At DePaul University, HCI students must choose one of the following classes as one of their major elective courses:
- HCI 511 Accessibility and Design for Diverse Users
- HCI 514 Global User Research
- HCI 515 Design Ethnography
My only option was HCI 511, Accessibility and Design for Diverse Users, because it was the only course offered online; however, I am so glad that I took this class because it opened my eyes to a whole set of people affected by my work on websites.
After participating in this course, students will be able to:
- Demonstrate knowledge about the concepts surrounding inclusive design, e.g., assistive technologies, universal design and usability, and ability-based design.
- Communicate about the needs of diverse users, including people with physical and/or cognitive limitations and people who are elderly.
- Articulate some of the challenges of designing technology for the needs of users with physical and cognitive limitations and people who are elderly.
- Analyze web pages for current standards of accessibility.
In a fair society all individuals would have equal opportunity to participate in, or benefit from, the use of computer resources regardless of race, sex, religion, age, disability, national origin or other such similar factors.
— ACM Code of Ethics
Movies and Response Papers
- The professor required the students to watch the following three movies and write response papers.
Group Research Project
I worked in a team of four students for the final group project for this class and we focused on screen reader users and website menus. The professor liked our research paper so much that she suggested we submit it to a CHI conference.
Breadth vs. Depth in Menu Structures for Screen Reader Users
Despite decades of study, there are still mixed recommendations on what hierarchical menu structures work best for users with screen readers. The organization and structure of these menus can make the experience of using a website enjoyable and efficient or frustrating and confounding. We replicated a study from 2010 examining the breadth vs depth argument in menu structures. Consistent with some previous studies, we found that broad, shallow hierarchical menu structures outperformed deep, narrow hierarchical menu structures for screen reader users.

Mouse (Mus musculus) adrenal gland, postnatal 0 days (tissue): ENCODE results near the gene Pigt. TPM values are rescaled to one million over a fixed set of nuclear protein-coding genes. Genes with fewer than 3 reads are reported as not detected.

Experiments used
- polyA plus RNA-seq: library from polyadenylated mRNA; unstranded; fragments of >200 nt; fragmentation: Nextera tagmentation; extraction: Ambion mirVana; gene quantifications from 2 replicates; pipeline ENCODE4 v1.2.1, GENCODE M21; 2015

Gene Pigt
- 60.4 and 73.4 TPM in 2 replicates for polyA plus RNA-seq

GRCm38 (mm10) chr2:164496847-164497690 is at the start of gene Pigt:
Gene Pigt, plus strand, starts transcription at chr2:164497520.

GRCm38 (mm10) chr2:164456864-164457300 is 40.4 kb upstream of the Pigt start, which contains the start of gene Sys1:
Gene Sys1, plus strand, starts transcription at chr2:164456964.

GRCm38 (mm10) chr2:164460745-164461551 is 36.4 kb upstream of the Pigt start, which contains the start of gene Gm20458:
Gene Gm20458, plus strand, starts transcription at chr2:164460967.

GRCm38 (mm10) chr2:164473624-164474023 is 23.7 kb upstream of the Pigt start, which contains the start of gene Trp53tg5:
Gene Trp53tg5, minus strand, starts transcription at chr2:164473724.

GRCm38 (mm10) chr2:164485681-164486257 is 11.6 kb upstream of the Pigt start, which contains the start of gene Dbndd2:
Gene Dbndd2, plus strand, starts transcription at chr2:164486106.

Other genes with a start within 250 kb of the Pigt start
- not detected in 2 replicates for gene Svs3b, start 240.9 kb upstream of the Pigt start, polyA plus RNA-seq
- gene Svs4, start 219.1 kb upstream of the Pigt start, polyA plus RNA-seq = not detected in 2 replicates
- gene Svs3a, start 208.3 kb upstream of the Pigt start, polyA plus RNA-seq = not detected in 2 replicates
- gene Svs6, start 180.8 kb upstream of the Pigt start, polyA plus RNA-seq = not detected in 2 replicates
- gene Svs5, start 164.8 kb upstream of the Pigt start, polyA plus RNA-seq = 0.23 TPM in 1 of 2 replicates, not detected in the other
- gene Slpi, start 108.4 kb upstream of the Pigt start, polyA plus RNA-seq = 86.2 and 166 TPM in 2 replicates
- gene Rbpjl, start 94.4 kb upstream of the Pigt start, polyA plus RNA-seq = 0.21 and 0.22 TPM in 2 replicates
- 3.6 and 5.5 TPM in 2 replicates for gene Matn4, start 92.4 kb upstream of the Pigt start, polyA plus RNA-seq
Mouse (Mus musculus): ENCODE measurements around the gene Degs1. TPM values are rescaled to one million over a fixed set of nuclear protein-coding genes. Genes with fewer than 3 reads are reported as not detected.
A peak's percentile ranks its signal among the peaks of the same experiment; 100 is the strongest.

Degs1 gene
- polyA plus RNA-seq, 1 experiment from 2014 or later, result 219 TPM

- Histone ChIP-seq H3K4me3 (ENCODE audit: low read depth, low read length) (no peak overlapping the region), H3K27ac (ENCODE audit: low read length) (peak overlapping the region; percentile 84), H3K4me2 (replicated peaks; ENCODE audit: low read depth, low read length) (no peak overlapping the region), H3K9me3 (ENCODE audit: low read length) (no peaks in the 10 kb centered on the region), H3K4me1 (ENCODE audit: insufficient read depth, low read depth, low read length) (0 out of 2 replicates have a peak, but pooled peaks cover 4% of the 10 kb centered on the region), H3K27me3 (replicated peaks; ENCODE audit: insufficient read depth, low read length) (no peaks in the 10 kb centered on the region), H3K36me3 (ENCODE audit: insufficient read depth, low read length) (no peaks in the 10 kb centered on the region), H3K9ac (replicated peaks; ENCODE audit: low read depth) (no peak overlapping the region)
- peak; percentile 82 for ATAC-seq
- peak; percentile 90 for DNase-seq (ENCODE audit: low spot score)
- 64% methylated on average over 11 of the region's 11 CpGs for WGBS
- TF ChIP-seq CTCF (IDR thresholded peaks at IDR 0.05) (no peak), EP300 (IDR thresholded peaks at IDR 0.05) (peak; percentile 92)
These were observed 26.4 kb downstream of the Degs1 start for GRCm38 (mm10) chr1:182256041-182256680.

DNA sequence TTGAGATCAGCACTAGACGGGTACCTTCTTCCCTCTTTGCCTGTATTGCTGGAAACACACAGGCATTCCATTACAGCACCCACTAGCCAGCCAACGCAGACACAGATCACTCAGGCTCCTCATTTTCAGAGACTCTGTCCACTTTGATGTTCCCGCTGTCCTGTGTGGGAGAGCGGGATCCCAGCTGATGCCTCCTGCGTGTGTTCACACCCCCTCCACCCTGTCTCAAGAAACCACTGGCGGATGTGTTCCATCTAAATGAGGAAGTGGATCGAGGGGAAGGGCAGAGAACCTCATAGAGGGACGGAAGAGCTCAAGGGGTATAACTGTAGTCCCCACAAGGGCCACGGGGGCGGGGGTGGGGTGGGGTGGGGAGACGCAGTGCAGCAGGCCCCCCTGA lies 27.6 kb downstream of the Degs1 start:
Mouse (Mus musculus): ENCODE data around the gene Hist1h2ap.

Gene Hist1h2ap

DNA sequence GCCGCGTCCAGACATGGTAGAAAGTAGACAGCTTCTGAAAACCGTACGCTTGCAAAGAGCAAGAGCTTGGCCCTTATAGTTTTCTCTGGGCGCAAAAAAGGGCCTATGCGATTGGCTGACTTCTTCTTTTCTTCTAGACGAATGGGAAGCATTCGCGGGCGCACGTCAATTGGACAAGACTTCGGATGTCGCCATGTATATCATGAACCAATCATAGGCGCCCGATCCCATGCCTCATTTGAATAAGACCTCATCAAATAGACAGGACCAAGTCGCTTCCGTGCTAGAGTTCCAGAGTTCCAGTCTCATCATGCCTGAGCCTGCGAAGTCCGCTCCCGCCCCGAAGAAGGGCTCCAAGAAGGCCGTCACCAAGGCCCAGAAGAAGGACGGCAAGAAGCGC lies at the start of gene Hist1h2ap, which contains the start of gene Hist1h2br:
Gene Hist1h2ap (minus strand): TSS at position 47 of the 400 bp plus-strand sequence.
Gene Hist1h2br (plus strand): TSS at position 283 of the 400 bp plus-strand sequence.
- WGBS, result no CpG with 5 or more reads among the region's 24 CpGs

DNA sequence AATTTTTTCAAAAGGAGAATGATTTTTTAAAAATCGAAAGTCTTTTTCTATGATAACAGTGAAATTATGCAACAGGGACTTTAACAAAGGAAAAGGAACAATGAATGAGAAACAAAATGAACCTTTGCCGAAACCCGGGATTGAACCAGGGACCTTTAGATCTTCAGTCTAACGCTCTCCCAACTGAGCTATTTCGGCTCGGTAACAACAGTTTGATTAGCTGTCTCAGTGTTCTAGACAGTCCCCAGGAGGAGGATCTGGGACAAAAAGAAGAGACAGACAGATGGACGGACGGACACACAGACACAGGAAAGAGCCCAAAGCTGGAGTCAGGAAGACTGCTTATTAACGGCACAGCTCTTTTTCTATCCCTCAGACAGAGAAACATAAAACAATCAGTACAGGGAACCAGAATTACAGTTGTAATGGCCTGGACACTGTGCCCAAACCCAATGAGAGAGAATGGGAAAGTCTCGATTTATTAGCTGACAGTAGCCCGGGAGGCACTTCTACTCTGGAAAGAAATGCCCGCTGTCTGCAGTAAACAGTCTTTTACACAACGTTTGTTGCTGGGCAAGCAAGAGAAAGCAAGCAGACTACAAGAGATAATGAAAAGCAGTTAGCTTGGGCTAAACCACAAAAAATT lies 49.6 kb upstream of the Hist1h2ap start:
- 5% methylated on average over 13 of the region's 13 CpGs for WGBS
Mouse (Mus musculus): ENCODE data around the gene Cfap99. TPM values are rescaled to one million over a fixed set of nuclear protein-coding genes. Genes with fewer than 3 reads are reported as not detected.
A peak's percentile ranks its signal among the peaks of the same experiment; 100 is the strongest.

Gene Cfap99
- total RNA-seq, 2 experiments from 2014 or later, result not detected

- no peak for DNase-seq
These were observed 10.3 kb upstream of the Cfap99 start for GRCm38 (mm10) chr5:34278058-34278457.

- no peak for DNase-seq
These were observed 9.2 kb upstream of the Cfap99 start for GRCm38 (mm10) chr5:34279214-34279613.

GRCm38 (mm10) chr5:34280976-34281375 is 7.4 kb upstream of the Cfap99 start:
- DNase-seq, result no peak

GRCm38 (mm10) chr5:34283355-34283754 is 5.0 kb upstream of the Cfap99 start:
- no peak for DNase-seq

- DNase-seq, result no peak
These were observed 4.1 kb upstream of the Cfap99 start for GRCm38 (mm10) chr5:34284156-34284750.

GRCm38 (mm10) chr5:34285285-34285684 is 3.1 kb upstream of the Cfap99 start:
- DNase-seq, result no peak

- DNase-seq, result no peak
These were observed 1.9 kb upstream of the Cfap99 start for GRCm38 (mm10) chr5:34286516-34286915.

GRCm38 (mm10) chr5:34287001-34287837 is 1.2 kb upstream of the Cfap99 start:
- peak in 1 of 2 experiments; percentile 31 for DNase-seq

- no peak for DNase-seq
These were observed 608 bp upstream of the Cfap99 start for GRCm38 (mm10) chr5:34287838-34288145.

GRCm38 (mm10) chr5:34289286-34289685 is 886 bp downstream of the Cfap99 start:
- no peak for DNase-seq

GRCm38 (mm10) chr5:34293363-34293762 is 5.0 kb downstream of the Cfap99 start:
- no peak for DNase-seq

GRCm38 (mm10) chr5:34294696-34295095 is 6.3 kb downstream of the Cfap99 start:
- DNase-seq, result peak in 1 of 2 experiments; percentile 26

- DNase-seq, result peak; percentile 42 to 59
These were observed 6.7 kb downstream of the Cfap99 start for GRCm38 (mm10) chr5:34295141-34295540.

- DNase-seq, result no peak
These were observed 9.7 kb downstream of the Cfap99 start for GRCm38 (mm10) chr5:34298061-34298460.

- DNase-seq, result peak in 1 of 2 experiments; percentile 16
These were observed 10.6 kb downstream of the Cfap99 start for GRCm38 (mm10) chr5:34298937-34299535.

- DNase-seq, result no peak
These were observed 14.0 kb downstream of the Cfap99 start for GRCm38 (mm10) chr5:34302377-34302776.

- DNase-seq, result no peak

Analysis of Website for Accessibility
During this class, I was working for the State of Idaho's Legislative Services Office, and I supported their existing websites. I decided to focus my report on two of the important pages in the main website for this office, found here: https://legislature.idaho.gov
This report describes the conformance of the Idaho State Legislature website, specifically the home page and 2018 Session page, with W3C’s Web Content Accessibility Guidelines (WCAG). The tools used in the review process included W3C Easy Checks, W3C Markup Validation Service, CSS Validation Service, readable.io, WAVE, and Taw. Government websites, such as this, are required to conform to both the Revised 508 Standards and WCAG 2.0 Level AA.
The findings highlight many issues including critical items of structure/parsing errors and no visibility of focused elements; major items of navigation and visual presentation; and minor items of page titles and color contrast. A complete list of issues and recommendations can be found in this report.
- Users come from all walks of life, including people with disabilities, and cannot be summed up in one type of user. If you were to compare how my husband (a person without a disability), my mom (a person who is physically disabled but with full use of her hands), a person who is blind, and a person with quadriplegia all interact with a system, the results would be extremely different. In today’s globally connected world, I have no excuse for not considering this user group that touches me personally.
- When I signed up for this class, I wondered how we were going to spend an entire quarter on Web Accessibility. I obviously had no idea. I have worked for years as a web developer, I have a mom who is disabled, and somehow, I had failed to connect those dots. I still remember the first moment, from the first class in this HCI program, where I sat my husband down to watch him do a task. It was a simple task, one he had done on other websites, but this website was proving difficult for him. My mind, for lack of a better term, exploded. Why had I never done this simple act of watching a user before? I knew I had made the right decision in choosing this program, and now I know I also made the right decision in choosing this class. After years in this program, why had I never done the simple act of watching a user with a disability before?